A Day in the Life is presented by the Multnomah County Library and the Portland State University Department of English and Centers for Public Humanities and Middle East Studies and was made possible in part by a grant from Oregon Humanities, a statewide nonprofit organization and an independent affiliate of the National Endowment for the Humanities, which funds Oregon Humanities’ grant program. Any views, findings, and conclusions, or recommendations expressed in this program do not necessarily reflect the views of Oregon Humanities or the National endowment for the Humanities.
The Portland State University Department of English offers a wide variety of undergraduate and graduate courses to meet the needs of students with a diversity of interests, and academic and professional backgrounds. The department offers courses in literature, rhetoric, composition, and critical theory and emphasizes intertextual and cross-disciplinary inquiry represented by many cultures and historical periods.
The Portland Center for the Public Humanities (PCPH) coordinates, promotes and supports rigorous humanistic inquiry into the languages, histories, and ideas that both shape our ways of life and offer a means of positively transforming them. PCPH’s mission is to connect the scholarly community of PSU with the city, and its programs have focused on topics vital to public life. PCPH programming has examined topics such as sustainability and the humanities; the prison industrial complex; Holocaust and genocide studies; and religion and secularism.
The Portland State University Middle East Studies Center promotes understanding of the people, cultures, languages and religions of the Middle East. As a National Resource Center for Middle East Studies under the U.S. Department of Education’s Title VI program, the Center serves as a resource on issues pertaining to the Middle East through activities that reach students and scholars, as well as businesses, educators, and the media. The Middle East Studies Center supports academic conferences, workshops, cultural events, lectures, and a resource library.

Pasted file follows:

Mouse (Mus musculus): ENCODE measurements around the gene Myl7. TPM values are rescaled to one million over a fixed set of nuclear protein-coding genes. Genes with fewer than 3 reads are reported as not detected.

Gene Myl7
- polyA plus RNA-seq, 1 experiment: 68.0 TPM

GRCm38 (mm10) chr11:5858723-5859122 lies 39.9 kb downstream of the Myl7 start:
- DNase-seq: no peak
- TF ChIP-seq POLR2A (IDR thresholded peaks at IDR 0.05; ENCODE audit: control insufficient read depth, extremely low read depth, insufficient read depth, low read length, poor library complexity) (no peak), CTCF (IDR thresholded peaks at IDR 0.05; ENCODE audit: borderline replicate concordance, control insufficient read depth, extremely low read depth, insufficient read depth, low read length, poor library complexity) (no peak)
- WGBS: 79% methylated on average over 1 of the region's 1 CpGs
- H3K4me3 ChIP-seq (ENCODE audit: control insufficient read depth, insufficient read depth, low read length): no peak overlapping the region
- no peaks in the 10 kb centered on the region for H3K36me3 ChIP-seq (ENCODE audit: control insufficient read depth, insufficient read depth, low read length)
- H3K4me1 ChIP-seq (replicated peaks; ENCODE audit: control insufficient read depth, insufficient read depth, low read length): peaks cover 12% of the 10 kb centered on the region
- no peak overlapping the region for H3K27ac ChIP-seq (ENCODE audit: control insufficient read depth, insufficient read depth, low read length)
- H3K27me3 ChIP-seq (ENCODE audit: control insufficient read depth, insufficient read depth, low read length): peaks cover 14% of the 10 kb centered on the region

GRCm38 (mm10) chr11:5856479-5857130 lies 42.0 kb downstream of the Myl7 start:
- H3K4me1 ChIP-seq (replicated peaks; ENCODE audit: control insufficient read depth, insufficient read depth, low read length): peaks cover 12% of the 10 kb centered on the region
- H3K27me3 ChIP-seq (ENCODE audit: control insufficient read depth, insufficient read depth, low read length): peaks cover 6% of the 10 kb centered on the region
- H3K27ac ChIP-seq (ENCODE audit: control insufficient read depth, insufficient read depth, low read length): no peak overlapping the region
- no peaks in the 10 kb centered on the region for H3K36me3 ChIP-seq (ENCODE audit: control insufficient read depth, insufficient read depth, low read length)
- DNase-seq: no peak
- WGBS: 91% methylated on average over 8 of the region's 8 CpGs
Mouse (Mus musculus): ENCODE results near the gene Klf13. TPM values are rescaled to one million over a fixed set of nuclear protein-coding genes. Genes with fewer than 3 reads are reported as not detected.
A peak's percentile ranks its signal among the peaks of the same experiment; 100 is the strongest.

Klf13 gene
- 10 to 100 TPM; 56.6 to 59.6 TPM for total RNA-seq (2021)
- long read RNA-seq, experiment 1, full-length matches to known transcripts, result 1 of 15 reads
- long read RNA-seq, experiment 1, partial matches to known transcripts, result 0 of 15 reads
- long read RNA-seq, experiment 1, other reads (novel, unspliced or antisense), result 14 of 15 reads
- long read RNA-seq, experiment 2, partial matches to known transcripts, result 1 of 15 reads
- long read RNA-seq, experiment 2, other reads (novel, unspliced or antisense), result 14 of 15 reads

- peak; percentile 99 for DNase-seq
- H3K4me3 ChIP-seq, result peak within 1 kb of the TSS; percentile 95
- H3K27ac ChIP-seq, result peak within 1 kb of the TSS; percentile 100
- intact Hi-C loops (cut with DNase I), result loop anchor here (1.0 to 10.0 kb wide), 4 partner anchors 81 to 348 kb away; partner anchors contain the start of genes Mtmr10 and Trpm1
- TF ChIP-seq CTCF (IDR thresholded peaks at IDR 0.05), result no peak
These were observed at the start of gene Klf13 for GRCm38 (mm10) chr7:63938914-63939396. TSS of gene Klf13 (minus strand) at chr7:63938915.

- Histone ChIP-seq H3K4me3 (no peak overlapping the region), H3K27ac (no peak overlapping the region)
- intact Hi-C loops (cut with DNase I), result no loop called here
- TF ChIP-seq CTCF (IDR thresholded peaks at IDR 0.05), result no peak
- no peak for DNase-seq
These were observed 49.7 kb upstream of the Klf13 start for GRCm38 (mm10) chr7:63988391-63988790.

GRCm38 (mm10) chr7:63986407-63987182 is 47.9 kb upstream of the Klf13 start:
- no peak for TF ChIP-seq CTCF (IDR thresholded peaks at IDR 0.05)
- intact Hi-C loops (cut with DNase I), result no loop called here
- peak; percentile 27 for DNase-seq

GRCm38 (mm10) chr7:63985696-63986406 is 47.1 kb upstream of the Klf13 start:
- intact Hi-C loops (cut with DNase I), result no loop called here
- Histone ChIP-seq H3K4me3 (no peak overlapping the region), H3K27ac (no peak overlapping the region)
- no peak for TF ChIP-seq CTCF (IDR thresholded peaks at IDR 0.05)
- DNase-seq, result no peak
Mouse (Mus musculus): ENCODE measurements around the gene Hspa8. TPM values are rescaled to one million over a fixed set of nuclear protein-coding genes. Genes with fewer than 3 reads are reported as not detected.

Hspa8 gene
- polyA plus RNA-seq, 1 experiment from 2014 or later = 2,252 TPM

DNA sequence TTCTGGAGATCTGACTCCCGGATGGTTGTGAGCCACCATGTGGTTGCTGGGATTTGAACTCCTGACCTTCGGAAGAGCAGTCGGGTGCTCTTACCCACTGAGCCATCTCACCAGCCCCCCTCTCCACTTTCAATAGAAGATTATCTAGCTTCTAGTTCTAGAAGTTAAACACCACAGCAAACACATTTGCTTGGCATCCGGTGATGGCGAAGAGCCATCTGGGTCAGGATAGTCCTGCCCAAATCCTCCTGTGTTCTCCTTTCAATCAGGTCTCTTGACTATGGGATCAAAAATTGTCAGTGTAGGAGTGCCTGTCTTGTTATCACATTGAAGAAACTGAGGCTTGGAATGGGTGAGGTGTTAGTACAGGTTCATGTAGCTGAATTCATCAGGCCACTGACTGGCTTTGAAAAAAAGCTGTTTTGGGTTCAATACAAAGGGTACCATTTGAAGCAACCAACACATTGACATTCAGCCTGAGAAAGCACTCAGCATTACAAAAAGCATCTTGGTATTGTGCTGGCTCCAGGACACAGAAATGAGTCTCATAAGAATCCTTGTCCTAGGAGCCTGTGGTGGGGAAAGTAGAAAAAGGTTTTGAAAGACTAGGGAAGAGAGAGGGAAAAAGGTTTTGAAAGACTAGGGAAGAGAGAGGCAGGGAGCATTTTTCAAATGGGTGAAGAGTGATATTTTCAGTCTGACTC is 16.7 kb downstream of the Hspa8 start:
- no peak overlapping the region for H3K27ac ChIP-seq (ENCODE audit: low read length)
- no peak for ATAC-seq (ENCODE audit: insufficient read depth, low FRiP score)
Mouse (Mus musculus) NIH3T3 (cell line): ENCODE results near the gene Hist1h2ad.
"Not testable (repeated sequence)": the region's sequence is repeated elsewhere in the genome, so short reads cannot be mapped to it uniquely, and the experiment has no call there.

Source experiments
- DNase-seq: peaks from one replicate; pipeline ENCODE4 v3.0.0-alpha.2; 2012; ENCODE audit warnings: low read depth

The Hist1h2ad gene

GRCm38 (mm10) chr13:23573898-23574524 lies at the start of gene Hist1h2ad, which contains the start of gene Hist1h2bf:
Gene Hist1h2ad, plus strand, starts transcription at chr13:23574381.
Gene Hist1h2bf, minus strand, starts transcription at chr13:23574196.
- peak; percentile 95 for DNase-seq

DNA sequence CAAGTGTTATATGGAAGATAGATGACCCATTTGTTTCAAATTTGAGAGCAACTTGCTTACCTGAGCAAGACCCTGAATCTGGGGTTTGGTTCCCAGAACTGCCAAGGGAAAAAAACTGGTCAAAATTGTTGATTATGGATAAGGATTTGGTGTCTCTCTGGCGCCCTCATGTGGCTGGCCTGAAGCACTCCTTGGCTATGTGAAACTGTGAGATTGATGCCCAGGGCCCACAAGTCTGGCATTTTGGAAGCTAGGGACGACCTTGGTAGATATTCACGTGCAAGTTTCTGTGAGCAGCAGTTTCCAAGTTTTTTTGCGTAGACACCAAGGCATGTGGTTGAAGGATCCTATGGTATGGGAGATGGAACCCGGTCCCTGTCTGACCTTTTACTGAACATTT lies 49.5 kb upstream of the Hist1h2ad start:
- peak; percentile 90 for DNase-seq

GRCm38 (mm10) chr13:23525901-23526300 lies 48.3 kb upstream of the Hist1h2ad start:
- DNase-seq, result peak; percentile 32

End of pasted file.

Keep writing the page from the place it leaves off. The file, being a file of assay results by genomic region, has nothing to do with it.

Multnomah County Library (MCL) is the oldest and largest public library in Oregon, serving nearly 20% of the state’s population (approximately 724,000 residents). MCL cardholders are voracious consumers of the Library’s collection, checking out over 33 items per person in 2011-12, the highest circulation of all libraries serving populations of fewer than one million. MCL hosted more than 22,000 events during the last year, including monthly meetings of 27 book discussion groups. More than 300,000 residents attended library programs. The community is eager for connection and learning – visiting the Library online or in person nearly 35,000 times each day in 2011-12. This November, nearly 63% of voters in the County voted to establish a library district, providing permanent, stable funding for this well-loved and well-used institution. MCL is guided by three pillars that define its role in and value to the community, which guides how MCL builds its collection and develop and present programming: 1) A free resource for all, 2) A trusted guide for learning, 3) The leading advocate for reading.